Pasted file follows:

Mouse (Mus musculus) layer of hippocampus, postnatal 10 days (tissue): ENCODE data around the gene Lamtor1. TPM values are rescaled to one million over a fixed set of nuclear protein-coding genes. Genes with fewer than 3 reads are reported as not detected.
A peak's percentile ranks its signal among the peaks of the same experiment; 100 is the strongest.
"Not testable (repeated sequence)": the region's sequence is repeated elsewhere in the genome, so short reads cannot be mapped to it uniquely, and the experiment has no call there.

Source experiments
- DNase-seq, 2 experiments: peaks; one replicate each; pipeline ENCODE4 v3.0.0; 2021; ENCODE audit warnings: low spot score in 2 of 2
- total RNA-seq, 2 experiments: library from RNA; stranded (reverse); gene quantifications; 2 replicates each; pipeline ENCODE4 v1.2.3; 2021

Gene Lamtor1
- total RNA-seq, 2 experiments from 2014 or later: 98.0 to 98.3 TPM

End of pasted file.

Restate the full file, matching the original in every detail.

Mouse (Mus musculus) layer of hippocampus, postnatal 10 days (tissue): ENCODE data around the gene Lamtor1. TPM values are rescaled to one million over a fixed set of nuclear protein-coding genes. Genes with fewer than 3 reads are reported as not detected.
A peak's percentile ranks its signal among the peaks of the same experiment; 100 is the strongest.
"Not testable (repeated sequence)": the region's sequence is repeated elsewhere in the genome, so short reads cannot be mapped to it uniquely, and the experiment has no call there.

Source experiments
- DNase-seq, 2 experiments: peaks; one replicate each; pipeline ENCODE4 v3.0.0; 2021; ENCODE audit warnings: low spot score in 2 of 2
- total RNA-seq, 2 experiments: library from RNA; stranded (reverse); gene quantifications; 2 replicates each; pipeline ENCODE4 v1.2.3; 2021

Gene Lamtor1
- total RNA-seq, 2 experiments from 2014 or later: 98.0 to 98.3 TPM